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Quinn v. Sprader

United States District Court, W.D. Michigan, Northern Division

November 19, 2019

MICAH ISHONE QUINN, Petitioner,
v.
SCOTT SPRADER, Respondent.

          OPINION

          GORDON J. QUIST UNITED STATES DISTRICT JUDGE.

         This is a habeas corpus action brought by a state prisoner under 28 U.S.C. § 2254. Promptly after the filing of a petition for habeas corpus, the Court must undertake a preliminary review of the petition to determine whether “it plainly appears from the face of the petition and any exhibits annexed to it that the petitioner is not entitled to relief in the district court.” Rule 4, Rules Governing § 2254 Cases; see 28 U.S.C. § 2243. If so, the petition must be summarily dismissed. Rule 4; see Allen v. Perini, 424 F.2d 134, 141 (6th Cir. 1970) (district court has the duty to “screen out” petitions that lack merit on their face). A dismissal under Rule 4 includes those petitions which raise legally frivolous claims, as well as those containing factual allegations that are palpably incredible or false. Carson v. Burke, 178 F.3d 434, 436-37 (6th Cir. 1999). After undertaking the review required by Rule 4, the Court concludes that the petition must be dismissed because it fails to raise a meritorious federal claim.

         Discussion

         I. Factual allegations

         Petitioner Micah Ishone Quinn is incarcerated with the Michigan Department of Corrections at the Alger Correctional Facility (LMF) in Munising, Alger County, Michigan. Following a jury trial in the Muskegon County Circuit Court, Petitioner was convicted of armed robbery, Mich. Comp. Laws § 750.529, unlawful imprisonment, Mich. Comp. Laws § 750.349b, and two counts of possessing a firearm during the commission of a felony (felony firearm), Mich. Comp. Laws § 750.227b. On February 23, 2015, the court sentenced Petitioner to concurrent prison terms of 21 to 40 years on the armed-robbery conviction and 10 to 15 years on the unlawful-imprisonment conviction, to be served consecutively to the two concurrent 2-year terms on the felony-firearm convictions.

         On June 18, 2019, Petitioner filed his habeas corpus petition. Under Sixth Circuit precedent, the application is deemed filed when handed to prison authorities for mailing to the federal court. Cook v. Stegall, 295 F.3d 517, 521 (6th Cir. 2002). Petitioner placed his petition in the prison mailing system on June 18, 2019. (Pet., ECF No. 1, PageID.9.)

         The petition raises three grounds for relief, as follows:

I. THE [PETITIONER] WAS DENIED DUE PROCESS AND A FAIR TRIAL BY PETITIONER'S IDENTIFICATION BY THE COMPLAINING WITNESS COURT AFTER THE COMPLAIN[ANT] VIEWED [PETITIONER'S] PICTURE IN THE PAPER IDENTIFYING HIM AS A PERSON ARRESTED IN CONNECTION WITH THIS CASE[.]
II. THE [PETITIONER] IS ENTITLED TO A NEW TRIAL AS HE WAS DENIED EFFECTIVE ASSISTANCE OF COUNSEL.
III. THE [PETITIONER] IS ENTITLED TO BE RESENTENCED BECAUSE THE FACTS IN SUPPORT OF SOME OF HIS OFFENSE VARIABLE SCORES WERE NOT FOUND BY THE JURY TO BE PROVEN BEYOND A REASONABLE DOUBT, HE WAS SENTENCED PRIOR TO JULY 29, 2015, AND THE SIXTH AMENDMENT VIOLATION ALTERED THE GUIDELINES RANGE.

(Pet., ECF No. 1, PageID.6-7.)

         The following statement of the facts underlying Petitioner's conviction are taken from the opinion of the Michigan Court of Appeals:

This appeal arises out of the robbery of a pizza delivery man, Roy Ferguson. As Ferguson was delivering an order to a house in Muskegon, defendant and codefendant Taylin Alexander Glenn followed Ferguson to the door, and defendant put a gun to the back of Ferguson's head. Ferguson was ordered to walk back to his car and to empty his pockets, which included approximately $20, his cell phone, wallet, and keys. Defendant took Ferguson's money and wallet and then ordered Ferguson into the trunk of the car. Ferguson complied. Unsure of what to do with Ferguson, Glenn and defendant drove the car while Ferguson was locked in the trunk.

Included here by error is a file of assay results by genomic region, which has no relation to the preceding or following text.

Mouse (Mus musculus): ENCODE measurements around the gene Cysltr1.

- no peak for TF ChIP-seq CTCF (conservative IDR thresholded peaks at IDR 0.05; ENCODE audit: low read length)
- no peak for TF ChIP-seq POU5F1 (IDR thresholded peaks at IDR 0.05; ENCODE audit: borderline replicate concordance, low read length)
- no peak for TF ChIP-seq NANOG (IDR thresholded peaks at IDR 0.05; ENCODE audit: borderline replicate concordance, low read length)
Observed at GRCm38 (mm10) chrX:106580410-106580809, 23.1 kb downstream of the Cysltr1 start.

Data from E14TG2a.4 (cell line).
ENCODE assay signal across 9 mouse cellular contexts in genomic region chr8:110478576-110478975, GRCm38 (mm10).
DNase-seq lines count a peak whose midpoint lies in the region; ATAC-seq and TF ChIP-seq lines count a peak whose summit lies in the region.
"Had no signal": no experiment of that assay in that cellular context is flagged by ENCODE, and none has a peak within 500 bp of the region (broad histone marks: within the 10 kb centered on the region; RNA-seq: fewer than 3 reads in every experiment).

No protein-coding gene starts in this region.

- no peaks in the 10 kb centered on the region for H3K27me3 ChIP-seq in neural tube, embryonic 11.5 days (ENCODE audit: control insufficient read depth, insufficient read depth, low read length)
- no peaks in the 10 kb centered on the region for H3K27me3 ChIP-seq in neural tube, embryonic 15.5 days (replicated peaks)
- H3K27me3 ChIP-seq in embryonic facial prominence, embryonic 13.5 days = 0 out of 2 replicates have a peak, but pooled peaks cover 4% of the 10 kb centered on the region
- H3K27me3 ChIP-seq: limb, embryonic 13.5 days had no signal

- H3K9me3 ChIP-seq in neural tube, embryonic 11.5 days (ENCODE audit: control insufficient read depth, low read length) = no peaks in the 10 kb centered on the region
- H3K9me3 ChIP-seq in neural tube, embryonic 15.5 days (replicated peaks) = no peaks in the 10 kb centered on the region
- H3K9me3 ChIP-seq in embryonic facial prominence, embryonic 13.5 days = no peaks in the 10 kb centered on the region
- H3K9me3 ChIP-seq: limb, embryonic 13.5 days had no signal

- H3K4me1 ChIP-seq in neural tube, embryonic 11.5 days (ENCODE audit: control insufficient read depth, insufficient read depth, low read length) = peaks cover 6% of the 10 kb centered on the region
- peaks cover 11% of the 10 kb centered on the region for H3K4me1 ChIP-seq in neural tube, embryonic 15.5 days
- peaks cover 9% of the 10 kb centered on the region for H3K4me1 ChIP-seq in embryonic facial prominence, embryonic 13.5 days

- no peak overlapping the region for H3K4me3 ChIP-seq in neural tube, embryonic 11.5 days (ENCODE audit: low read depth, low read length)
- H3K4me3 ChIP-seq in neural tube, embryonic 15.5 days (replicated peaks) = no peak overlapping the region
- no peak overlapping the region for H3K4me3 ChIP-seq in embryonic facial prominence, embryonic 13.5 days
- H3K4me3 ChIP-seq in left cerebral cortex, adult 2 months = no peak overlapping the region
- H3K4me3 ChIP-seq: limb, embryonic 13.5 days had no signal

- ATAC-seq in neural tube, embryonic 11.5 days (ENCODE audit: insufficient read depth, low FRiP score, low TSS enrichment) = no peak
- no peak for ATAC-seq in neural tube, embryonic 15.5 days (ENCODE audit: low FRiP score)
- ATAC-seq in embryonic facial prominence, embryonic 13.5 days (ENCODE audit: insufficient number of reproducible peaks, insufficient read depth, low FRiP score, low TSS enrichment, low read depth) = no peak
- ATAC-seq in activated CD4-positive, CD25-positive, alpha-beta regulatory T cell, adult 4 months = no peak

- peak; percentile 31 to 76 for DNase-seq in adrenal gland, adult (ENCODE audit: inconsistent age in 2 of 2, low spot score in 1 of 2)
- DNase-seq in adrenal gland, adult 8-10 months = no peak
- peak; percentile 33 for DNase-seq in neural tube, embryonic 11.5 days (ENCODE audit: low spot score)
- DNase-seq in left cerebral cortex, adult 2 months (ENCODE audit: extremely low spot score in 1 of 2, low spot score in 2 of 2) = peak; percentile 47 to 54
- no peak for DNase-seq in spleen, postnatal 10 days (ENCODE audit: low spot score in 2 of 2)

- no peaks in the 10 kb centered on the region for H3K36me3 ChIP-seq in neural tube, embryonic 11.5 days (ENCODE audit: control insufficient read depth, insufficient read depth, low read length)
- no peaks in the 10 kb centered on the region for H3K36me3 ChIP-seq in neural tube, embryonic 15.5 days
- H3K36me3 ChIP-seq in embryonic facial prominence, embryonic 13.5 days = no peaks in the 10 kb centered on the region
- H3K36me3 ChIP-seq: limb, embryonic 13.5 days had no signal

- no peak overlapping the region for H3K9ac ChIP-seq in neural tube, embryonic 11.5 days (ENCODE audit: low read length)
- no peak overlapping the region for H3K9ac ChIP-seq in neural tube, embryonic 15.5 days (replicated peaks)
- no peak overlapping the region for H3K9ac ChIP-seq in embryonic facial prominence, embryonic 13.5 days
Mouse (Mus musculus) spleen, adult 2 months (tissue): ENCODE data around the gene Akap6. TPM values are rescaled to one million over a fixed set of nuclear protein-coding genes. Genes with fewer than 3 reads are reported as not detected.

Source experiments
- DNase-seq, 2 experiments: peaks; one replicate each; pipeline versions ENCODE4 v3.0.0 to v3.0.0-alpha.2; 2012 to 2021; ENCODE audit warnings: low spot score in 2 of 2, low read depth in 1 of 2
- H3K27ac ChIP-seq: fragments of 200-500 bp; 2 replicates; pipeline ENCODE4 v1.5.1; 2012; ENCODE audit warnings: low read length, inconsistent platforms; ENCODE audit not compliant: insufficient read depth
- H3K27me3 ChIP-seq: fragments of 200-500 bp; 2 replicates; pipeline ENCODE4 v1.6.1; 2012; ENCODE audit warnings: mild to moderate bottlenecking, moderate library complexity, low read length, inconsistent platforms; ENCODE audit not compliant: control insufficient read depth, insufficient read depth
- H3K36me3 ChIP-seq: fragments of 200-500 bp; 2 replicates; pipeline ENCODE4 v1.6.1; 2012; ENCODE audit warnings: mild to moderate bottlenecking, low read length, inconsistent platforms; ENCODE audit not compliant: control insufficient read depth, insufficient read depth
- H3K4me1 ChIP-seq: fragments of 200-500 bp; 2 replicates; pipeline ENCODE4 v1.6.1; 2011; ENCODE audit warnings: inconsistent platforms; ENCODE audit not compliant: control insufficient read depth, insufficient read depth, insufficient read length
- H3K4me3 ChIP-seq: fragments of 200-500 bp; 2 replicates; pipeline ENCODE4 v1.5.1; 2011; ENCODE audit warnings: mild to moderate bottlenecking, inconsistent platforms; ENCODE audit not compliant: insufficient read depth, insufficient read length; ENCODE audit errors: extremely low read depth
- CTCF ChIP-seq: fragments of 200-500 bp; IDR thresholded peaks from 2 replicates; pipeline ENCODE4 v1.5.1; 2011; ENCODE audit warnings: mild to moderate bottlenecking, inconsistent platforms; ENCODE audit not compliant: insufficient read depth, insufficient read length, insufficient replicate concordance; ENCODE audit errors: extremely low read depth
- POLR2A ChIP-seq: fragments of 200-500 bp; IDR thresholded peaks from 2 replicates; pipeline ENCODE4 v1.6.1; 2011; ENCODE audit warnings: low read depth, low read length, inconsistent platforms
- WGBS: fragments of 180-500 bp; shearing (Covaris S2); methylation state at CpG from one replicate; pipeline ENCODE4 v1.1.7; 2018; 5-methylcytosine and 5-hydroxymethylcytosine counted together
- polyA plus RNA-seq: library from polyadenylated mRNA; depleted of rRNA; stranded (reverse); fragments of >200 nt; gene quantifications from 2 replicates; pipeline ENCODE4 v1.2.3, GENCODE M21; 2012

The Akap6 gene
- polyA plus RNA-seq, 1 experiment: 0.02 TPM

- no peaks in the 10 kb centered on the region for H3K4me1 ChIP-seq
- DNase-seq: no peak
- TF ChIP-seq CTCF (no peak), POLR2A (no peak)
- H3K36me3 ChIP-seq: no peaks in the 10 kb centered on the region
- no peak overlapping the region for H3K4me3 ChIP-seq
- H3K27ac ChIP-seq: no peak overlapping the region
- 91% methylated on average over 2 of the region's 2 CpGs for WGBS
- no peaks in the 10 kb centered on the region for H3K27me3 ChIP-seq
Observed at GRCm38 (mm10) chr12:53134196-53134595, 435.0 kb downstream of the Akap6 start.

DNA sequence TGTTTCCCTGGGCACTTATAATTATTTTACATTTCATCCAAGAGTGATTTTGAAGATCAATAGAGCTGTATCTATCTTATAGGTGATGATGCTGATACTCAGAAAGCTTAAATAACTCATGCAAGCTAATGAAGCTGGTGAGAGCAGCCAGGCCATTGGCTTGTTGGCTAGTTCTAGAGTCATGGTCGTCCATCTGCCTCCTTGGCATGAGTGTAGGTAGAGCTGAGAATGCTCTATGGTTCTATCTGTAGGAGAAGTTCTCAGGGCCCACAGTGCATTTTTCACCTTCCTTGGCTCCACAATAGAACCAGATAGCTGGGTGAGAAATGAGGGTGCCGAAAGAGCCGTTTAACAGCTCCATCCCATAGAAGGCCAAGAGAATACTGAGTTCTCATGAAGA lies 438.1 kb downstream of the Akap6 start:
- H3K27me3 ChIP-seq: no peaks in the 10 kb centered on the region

After stopping the car multiple times to physically assault Ferguson, Glenn and defendant stopped the car a final time, unlocked the trunk, and told Ferguson to count to 100 before exiting the trunk. After counting to 100, Ferguson exited the trunk and began walking to the nearest gas station to call the police.
After a police investigation, defendant was arrested and charged with armed robbery, unlawful imprisonment, and two counts of felony-firearm. A jury convicted defendant as charged and this appeal ensued.

People v. Quinn, No. 326738, 2016 WL 3767491, at *1 (Mich. Ct. App. July 14, 2016).

         Petitioner does not dispute the court's summary of the facts. Indeed, in the statement of facts set forth in his own memorandum of law in support of the habeas petition, Petitioner sets forth far more detail concerning the incident. The victim testified that, during the incident, which occurred on March 19, 2014, the perpetrators had him strip down to his underwear and that, in addition to the items listed by the court of appeals, they took his clothes, his belt, his Domino's jacket, and a radio. (Pet'r's Mem. of Law in Supp. of Pet., ECF No. 1-1, PageID.21, 25-26.[1]) Further, during one of the occasions on which the perpetrators removed the victim from the trunk, the perpetrators had the victim get on his knees and pray, while they held a gun to his head. One of the perpetrators-not Petitioner-pulled the trigger, but it just clicked. The perpetrators then said, “[H]a ha got you.” (Id. at 22, 26.) The victim was hit in the jaw with the butt of the gun, and he then was hit in the teeth. (Id.) Both men hit and kicked the victim. (Id. at 22.) The victim suffered a broken nose, a black eye, and broken teeth. (Id. at 26.)

         According to the victim, the man who pulled the trigger was holding a black handgun, and the other man was holding a silver revolver. The victim had not seen either man before. (Id. at 22.) The witness saw the face of the man with the silver gun for about 10 seconds, before being ordered to look away. (Id.) The man with the silver gun was the person who told the victim what to do and when to do it. (Id.) Although both men wore hoodies and the victim had only a limited opportunity to look at the perpetrators directly, the victim identified the man with the silver gun as Petitioner. (Id.)

         The incident occurred at night, on Tuesday, going into Wednesday. On Friday, the victim viewed a photo lineup, but he was unable to identify anyone. (Id.) Petitioner's photograph was not in the photo lineup. (Id.) Sometime after the photo lineup, but before the preliminary examination, the victim was told that there were two confessions in the case. (Id.) During the same period, the victim saw an article in the newspaper, which contained pictures of the two suspects. The victim thereafter was able to identify the two men. (Id. at 22.)